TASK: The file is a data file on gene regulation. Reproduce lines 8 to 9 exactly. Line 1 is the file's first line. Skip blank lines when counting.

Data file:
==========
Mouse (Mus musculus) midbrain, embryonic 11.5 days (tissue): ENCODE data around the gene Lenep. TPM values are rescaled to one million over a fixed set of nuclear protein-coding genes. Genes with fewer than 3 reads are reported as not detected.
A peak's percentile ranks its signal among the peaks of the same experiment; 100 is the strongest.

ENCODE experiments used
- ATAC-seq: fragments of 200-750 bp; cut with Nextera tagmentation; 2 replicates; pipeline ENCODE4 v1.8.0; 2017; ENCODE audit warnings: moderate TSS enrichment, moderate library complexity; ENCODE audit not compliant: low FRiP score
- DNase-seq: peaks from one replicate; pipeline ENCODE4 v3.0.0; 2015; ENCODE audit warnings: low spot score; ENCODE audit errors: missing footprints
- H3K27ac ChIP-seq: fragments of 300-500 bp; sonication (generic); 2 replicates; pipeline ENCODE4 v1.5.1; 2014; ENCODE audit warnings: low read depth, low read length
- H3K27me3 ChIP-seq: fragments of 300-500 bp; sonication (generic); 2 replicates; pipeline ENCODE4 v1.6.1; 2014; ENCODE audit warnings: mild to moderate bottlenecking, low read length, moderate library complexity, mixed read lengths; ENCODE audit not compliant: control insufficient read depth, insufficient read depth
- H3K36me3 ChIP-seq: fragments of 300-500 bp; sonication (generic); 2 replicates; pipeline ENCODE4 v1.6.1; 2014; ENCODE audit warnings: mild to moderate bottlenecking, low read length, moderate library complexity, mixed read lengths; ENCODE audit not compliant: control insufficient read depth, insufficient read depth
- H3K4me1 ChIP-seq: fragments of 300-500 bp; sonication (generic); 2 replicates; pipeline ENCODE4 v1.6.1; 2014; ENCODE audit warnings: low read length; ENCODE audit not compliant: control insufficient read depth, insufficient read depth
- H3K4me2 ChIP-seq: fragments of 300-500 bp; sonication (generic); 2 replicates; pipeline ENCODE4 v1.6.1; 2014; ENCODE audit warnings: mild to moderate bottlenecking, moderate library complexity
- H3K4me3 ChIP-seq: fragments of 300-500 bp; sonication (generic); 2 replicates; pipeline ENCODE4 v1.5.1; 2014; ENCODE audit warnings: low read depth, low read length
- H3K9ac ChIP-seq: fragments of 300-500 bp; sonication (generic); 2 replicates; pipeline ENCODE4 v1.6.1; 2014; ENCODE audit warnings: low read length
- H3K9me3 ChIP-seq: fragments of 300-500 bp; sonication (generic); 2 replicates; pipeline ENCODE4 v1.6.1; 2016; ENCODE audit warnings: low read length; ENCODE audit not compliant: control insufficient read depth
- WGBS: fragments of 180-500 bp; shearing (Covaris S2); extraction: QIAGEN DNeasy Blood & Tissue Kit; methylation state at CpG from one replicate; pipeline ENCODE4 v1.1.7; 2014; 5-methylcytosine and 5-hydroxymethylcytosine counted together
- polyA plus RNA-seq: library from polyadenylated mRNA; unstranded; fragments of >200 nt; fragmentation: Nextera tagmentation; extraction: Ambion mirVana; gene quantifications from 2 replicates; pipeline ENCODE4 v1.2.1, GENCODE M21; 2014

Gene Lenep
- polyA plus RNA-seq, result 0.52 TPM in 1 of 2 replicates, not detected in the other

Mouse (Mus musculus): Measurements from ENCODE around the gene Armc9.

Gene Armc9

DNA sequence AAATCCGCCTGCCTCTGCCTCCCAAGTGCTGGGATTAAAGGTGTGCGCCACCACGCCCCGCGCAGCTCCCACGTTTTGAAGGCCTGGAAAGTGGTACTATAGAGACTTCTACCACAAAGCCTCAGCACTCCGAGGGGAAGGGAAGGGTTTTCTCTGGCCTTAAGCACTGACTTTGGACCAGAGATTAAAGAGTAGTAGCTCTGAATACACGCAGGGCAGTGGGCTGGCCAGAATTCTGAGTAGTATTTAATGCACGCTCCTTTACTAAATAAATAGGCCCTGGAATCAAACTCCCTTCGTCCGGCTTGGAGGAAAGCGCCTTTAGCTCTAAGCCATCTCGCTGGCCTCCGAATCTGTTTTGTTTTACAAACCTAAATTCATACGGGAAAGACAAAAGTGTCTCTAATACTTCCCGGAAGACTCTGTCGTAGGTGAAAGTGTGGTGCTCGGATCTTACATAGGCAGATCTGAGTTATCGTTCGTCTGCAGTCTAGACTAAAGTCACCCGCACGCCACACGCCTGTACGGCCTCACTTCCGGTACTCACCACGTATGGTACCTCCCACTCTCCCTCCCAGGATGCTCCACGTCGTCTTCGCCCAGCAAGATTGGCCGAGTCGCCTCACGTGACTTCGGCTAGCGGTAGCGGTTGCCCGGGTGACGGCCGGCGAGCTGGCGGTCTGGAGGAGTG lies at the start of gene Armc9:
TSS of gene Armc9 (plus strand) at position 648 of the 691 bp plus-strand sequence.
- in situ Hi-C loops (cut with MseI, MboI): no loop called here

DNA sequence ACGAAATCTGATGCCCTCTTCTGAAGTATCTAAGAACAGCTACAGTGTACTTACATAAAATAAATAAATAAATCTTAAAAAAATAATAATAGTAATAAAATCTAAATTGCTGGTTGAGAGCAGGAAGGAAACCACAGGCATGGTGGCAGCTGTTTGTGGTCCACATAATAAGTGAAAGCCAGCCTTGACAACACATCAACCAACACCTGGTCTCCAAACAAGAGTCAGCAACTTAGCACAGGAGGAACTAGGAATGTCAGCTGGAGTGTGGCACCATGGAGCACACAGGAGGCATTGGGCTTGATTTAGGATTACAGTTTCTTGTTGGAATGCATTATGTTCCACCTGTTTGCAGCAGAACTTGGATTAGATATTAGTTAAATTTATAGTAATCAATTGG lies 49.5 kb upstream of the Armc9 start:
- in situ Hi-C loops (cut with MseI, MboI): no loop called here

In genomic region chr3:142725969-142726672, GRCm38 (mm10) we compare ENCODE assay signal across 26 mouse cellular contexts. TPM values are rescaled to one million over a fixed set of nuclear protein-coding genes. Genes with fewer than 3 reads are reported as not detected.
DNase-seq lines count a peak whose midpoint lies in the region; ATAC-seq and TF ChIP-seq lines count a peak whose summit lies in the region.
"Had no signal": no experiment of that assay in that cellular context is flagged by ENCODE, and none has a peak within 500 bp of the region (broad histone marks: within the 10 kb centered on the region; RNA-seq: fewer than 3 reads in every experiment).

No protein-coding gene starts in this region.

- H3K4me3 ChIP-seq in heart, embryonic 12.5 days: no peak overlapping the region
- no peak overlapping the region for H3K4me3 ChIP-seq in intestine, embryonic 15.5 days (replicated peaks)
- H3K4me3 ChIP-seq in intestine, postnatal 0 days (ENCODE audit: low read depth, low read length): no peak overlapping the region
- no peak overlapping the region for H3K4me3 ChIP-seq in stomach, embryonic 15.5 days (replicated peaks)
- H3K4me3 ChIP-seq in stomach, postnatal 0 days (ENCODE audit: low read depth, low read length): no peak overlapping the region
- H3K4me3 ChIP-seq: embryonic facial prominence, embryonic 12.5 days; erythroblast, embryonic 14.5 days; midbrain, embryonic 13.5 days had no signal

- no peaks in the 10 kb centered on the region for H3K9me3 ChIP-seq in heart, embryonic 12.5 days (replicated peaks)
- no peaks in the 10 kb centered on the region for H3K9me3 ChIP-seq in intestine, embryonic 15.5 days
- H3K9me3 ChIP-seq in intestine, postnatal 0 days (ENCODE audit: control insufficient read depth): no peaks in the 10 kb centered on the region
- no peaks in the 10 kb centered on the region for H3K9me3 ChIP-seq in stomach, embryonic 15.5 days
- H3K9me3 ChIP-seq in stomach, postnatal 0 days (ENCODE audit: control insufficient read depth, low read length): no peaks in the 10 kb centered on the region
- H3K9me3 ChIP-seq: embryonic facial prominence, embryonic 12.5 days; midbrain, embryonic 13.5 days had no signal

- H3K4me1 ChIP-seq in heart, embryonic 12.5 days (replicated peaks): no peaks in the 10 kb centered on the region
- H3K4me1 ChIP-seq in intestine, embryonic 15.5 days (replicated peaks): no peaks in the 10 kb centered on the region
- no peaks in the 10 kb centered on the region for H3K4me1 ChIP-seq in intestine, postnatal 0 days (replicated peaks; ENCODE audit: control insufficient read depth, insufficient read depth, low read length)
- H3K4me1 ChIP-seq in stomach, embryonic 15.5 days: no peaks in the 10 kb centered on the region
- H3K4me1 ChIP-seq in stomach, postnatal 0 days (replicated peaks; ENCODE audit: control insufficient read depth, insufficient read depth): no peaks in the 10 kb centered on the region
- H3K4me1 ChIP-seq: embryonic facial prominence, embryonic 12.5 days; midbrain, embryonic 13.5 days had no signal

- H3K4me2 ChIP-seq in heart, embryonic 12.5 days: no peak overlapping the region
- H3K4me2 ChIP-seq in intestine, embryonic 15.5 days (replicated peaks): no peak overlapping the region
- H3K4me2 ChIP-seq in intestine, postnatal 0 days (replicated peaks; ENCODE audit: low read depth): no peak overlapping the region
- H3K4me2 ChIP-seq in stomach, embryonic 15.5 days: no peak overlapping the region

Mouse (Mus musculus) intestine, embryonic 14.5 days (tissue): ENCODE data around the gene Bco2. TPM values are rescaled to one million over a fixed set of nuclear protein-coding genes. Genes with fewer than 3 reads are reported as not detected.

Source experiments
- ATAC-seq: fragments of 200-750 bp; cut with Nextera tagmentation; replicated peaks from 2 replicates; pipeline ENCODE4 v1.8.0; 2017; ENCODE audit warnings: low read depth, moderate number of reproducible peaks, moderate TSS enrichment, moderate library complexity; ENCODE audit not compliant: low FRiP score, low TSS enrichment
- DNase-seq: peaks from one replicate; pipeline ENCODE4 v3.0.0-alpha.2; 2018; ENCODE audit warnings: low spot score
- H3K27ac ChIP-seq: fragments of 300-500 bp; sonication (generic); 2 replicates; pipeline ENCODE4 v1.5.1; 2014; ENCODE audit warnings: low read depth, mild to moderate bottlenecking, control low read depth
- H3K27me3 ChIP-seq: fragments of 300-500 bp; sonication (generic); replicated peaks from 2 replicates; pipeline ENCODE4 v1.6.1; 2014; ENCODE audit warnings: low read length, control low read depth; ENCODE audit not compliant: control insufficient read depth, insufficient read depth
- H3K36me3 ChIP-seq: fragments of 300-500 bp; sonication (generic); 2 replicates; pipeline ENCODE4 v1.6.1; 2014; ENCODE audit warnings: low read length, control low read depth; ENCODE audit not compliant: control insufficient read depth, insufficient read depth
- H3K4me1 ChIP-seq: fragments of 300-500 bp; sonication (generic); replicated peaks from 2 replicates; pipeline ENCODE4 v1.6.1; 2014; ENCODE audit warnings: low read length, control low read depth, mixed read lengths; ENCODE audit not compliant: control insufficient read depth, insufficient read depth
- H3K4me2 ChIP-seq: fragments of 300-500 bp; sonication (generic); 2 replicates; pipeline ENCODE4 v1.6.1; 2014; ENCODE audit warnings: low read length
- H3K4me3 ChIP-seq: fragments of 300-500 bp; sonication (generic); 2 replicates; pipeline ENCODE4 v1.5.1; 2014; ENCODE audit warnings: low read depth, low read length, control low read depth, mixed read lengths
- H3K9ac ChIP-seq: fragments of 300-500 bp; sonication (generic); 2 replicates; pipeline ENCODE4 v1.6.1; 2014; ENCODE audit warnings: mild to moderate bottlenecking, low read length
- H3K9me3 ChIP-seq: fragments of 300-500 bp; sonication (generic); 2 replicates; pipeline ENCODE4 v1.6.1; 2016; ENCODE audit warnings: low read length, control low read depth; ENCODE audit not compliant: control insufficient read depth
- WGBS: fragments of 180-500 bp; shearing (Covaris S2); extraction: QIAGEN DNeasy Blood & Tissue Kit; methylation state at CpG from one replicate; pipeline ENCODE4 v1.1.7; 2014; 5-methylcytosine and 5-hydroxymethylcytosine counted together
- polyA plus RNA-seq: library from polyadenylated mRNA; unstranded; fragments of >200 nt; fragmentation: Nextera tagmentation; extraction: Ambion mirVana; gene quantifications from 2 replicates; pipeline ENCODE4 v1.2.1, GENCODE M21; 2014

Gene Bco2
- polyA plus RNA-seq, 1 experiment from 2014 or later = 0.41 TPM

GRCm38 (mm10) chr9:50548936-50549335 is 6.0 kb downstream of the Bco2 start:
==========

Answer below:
- H3K36me3 ChIP-seq: fragments of 300-500 bp; sonication (generic); 2 replicates; pipeline ENCODE4 v1.6.1; 2014; ENCODE audit warnings: mild to moderate bottlenecking, low read length, moderate library complexity, mixed read lengths; ENCODE audit not compliant: control insufficient read depth, insufficient read depth
- H3K4me1 ChIP-seq: fragments of 300-500 bp; sonication (generic); 2 replicates; pipeline ENCODE4 v1.6.1; 2014; ENCODE audit warnings: low read length; ENCODE audit not compliant: control insufficient read depth, insufficient read depth